At the microscopic scale, the clasts in the PST are dominantly rounded or subrounded (Fig. 2A). The aphanitic matrix consists mainly of ultrafine grains of feldspar, chlorite, quartz, and magnetite. Subhedral or euhedral feldspar grains (mostly a few micrometers in size) in the matrix show chemical zoning, indicating their primary crystallization from a frictional melt of heterogeneous composition (Fig. 2B). Some spiral-shaped objects formed by clasts with cataclastic tails indicate that the central volcanic succession of the caldera was downthrown with respect to the wall rocks (Fig. 2C).

The chilled margins of pyroclastic dikes may look like PSTs. Our observations, however, indicate that the PST in the study area was generated by frictional melting of the dacitic wall rocks, not by rapid cooling of the TF, as evidenced by: (1) the similar chemistry of the PST to that of the dacite; (2) the TF intruding the PST; (3) no grain size decrease toward the boundary of the TF; and (4) reproduction of the natural PST by the experimental frictional melting of dacite (see Figs. 3B and 3C).

The shear resistance on a ring fault coated by a frictional melt layer may be calculated as τf = ηV/w, where τf is the shear stress (Pa), η is the melt viscosity (Pa·s), V is the slip rate (m/s), and w is the melt thickness (m), assuming that the melt behaves like a Newtonian fluid. To constrain η and V and to estimate τf, we conducted high-velocity rotary shear experiments, slip zone temperature measurements, and chemical and microstructural analyses of both natural and experimentally formed PSTs. Our approach was to estimate V, which is difficult to measure from natural PST, by combining our experimental data with theoretical work on frictional melts (Nielsen et al., 2008) and estimating η using the measured temperatures, chemical composition data, and microstructural data (e.g., clast fraction; see Fig. DR1 for the details).

We conducted the rotary shear experiments on solid cylinders (25 mm in diameter) of the dacitic rock sampled near the natural PST. The tests were performed with a high-velocity rotary shear apparatus (Hirose and Shimamoto, 2005) at room temperature and room humidity. Two tests were performed at a normal stress (σn) of 10 MPa and a V of 0.2 and 0.7 m/s to measure both the shear stress (τss) and melt layer thickness (w) under steady state (dashed boxes in Fig. 3A). Temperature was measured with an infrared radiation thermometer in the four experiments, including the two tests mentioned above (see the methods description in the Data Repository; Table DR1), to determine the melting point of the wall rock (or the temperature at the melt layer boundaries, Tm) and the maximum temperature in the slip zone (TM; e.g., Lee et al., 2017). Because the emissivity (ε) of materials varies with the wavelength of radiation, here we took ε = 0.76 and ε = 1.00 (Ramsey et al., 2012) as end members. Depending on ε, a temperature range was estimated for Tm and TM. Then, we averaged the measured melt boundary temperatures, which was 1071 °C for Tm (see the Data Repository). We note that there is a correlation between TM and clast fraction (ϕ) in the experimentally formed PST, whereby higher values of TM are associated with lower values of ϕ (see the Data Repository; Table DR1; Fig. 3). The correlation may be described using the following empirical relationship reported in a previous study on natural PST (Otsuki et al., 2003): TM = Alog(1 – ϕ) + B, where A and B are constants. The value of TM for the natural PST is difficult to estimate, although various previous attempts have been made (Lin, 2008). Here, instead of forming a constraint based on the melting points of molten and surviving minerals, we used an empirical relationship for inferring the TM of the natural PST: For ϕ = 0.14 (mean value taken for the natural PST; see Fig. 3C for the natural PST with ϕ = 0.12; Table DR2), TM = 1399 °C (ε = 1.0; A = 2800.2; B = 1582.4) and 1720 °C (ε = 0.76; A = 3518.6; B = 1950.0). We took 1400 °C as TM to use a conservative estimate (Fig. 3D). The surviving clasts in the PST are mostly quartz and feldspars. The value of ϕ in the natural PST is much smaller than the volume fraction (∼75%) of quartz and feldspars in the wall rocks, as determined by quantitative X-ray diffraction analysis (Table DR3), which indicated that some of the quartz and feldspar may have melted. Therefore, our choice of 1400 °C for TM seems reasonable because the metastable melting of β-quartz occurs at ∼1400 °C (Lee et al., 2017).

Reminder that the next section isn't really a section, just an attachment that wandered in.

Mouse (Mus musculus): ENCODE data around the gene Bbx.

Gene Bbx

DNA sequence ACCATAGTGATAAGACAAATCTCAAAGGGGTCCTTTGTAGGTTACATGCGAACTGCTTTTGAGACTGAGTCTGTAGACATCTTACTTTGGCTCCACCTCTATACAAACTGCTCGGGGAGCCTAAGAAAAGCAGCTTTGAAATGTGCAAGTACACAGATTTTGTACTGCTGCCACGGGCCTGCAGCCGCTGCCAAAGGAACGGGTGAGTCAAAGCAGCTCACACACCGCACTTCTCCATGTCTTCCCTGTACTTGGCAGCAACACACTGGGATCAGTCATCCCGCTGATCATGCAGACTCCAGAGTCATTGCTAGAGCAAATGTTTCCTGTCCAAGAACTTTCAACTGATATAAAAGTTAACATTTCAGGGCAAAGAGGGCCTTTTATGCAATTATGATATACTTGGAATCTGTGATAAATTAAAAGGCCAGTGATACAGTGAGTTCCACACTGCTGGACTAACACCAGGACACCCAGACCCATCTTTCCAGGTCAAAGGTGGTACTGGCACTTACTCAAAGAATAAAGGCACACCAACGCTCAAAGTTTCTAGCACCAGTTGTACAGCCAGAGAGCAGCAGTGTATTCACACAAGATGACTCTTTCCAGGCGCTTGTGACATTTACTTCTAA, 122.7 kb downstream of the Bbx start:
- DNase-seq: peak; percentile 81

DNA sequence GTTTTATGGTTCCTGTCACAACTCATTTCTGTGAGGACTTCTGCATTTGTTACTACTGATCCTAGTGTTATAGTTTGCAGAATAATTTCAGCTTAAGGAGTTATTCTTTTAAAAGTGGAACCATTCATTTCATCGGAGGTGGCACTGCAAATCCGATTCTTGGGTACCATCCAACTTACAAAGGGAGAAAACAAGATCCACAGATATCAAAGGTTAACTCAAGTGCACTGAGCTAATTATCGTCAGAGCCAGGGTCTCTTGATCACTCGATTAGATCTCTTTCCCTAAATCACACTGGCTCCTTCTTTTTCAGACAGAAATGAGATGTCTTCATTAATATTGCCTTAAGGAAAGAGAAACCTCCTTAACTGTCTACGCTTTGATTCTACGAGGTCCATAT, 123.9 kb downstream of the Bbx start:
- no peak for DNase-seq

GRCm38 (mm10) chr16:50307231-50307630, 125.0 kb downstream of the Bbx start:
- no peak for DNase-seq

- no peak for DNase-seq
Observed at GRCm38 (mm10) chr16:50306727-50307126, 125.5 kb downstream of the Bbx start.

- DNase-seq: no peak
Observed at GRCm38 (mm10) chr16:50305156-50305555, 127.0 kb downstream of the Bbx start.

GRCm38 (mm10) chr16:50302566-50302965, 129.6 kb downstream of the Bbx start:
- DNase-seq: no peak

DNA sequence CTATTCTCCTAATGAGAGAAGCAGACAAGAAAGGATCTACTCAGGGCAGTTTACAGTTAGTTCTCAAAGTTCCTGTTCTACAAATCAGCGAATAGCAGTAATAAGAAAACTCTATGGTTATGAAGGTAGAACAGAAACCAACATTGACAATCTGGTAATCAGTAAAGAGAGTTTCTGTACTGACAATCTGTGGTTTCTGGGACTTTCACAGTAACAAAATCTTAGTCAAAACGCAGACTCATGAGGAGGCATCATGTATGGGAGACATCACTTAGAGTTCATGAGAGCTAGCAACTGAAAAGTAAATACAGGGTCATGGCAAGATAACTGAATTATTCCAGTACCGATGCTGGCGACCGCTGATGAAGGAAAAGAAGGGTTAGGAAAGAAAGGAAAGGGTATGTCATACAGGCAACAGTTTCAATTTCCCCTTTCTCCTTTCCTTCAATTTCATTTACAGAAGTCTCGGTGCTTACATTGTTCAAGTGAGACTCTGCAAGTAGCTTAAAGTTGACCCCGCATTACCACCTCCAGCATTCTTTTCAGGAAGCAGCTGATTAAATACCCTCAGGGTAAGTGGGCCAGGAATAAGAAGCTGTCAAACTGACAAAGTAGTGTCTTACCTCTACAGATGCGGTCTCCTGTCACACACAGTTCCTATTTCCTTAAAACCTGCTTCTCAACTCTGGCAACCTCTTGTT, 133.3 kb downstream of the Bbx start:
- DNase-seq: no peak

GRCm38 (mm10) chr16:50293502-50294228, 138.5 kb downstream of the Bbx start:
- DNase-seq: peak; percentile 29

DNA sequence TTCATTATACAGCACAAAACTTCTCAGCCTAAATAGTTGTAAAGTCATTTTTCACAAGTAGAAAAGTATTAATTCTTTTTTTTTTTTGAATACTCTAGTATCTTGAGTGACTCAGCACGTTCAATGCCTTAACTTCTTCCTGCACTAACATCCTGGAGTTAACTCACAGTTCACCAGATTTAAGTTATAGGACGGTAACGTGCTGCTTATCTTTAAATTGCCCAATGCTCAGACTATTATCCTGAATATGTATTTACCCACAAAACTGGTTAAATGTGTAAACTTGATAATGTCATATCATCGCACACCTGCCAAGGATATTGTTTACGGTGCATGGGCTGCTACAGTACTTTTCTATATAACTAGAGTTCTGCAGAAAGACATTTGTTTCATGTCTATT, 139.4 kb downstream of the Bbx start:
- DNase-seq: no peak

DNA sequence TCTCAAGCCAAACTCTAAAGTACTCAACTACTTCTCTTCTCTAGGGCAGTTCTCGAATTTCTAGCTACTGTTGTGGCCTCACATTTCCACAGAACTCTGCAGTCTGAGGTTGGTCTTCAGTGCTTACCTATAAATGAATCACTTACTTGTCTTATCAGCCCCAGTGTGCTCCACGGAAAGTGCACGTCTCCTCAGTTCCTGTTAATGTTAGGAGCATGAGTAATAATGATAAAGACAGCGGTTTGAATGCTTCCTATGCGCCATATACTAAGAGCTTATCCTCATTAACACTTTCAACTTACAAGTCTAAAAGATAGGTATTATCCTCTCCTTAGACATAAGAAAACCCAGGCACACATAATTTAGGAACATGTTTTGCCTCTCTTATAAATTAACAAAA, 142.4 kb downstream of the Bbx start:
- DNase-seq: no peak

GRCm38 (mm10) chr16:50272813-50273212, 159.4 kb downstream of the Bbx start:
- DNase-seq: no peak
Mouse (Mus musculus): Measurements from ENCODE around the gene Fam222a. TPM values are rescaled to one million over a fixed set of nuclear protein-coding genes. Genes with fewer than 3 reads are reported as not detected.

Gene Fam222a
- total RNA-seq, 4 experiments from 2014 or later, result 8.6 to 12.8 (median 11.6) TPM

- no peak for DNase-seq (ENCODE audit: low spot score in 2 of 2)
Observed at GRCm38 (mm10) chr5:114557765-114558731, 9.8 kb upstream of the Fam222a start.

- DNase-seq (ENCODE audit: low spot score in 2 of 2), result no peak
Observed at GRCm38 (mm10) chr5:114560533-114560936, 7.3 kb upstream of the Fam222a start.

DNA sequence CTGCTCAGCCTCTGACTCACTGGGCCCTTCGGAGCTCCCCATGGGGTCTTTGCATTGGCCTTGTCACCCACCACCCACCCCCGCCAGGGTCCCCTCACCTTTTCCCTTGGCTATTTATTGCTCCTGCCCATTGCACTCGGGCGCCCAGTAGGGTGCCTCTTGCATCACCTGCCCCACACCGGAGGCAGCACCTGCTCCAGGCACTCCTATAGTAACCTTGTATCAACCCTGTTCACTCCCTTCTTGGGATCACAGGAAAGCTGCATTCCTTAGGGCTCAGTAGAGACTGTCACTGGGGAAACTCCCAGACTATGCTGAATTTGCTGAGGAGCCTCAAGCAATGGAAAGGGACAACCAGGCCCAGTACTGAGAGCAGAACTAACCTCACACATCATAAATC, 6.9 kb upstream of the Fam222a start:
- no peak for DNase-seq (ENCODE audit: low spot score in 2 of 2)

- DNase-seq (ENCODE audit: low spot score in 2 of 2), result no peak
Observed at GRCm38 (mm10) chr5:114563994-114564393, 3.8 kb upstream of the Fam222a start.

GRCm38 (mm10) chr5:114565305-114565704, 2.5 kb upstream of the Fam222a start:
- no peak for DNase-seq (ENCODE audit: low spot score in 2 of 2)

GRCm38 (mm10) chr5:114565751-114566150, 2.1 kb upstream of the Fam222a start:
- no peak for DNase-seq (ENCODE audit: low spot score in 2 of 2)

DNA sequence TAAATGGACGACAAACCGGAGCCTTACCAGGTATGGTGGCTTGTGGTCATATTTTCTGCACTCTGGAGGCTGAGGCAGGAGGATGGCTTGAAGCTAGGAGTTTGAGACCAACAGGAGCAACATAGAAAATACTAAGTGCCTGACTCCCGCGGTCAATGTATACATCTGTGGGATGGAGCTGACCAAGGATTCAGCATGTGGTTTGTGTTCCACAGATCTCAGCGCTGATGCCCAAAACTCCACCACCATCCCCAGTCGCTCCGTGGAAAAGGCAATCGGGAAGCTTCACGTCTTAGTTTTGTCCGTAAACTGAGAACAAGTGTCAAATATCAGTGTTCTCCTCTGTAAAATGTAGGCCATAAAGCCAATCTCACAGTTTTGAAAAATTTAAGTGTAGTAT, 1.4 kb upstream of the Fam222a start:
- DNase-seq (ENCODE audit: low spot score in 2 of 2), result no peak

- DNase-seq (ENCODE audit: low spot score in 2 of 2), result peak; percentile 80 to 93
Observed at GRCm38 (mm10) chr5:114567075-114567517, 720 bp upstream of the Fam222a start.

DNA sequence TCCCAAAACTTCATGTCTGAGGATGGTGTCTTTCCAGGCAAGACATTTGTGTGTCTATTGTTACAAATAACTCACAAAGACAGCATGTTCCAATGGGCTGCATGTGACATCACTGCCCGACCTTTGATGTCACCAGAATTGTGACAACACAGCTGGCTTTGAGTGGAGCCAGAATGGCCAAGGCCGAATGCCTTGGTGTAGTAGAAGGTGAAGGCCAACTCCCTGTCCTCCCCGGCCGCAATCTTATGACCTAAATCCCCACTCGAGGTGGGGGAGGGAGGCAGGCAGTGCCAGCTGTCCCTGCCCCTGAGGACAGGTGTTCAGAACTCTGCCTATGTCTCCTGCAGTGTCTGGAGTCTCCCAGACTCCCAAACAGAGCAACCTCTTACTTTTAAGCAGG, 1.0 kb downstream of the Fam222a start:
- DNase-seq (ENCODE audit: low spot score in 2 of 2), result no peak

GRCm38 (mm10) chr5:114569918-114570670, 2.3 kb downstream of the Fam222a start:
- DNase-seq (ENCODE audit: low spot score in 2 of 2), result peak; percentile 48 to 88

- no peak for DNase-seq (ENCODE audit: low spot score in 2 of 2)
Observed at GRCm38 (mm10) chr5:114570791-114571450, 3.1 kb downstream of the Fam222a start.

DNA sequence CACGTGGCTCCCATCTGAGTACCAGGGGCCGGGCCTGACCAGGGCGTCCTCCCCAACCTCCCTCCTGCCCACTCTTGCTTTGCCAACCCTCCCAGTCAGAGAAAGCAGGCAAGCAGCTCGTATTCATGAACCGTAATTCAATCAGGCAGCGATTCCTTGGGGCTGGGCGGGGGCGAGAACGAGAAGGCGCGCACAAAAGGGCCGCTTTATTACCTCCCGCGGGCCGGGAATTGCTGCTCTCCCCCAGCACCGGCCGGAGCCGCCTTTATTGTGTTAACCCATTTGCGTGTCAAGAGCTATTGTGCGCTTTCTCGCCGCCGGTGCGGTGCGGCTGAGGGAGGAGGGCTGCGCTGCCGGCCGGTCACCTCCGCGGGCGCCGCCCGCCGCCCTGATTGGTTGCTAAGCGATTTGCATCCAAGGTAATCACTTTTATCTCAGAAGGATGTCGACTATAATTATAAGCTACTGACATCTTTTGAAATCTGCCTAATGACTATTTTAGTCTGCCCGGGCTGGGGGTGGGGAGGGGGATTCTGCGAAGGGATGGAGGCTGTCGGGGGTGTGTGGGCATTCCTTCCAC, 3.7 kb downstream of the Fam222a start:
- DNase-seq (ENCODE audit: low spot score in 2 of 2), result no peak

Temperature-dependent melt viscosity (η) can be estimated based on the chemical composition of the PST using an empirical non-Arrhenian equation of viscosity: log η = A + B/(TC), where A, B, and C are adjustable parameters, and η is in Pa·s and T is in K (Giordano et al., 2008). Using TM and the chemical composition (Table DR4) based on X-ray fluorescence analysis (file for the calculation is available online at∼krussell/VISCOSITY/grdViscosity.html), η of the natural melt was estimated to be 40.74 Pa·s, which appears to be comparable to the values of some frictional silicate melts (Spray, 1993). The relative viscosity (ηrel) of the clast-bearing melt was calculated following a viscosity model for crystal-rich magma (Costa et al., 2009; file for the calculation is downloadable from For ϕ = 0.14, which was determined by image analysis, ηrel = 1.49. The effective viscosity (ηeff), which is the product of η and ηrel, was taken as 60.70 Pa·s. However, η varies across a layer depending on temperature, so we averaged η between TM and Tm to obtain ηeff (2555 Pa·s) for shear across the natural PST layer.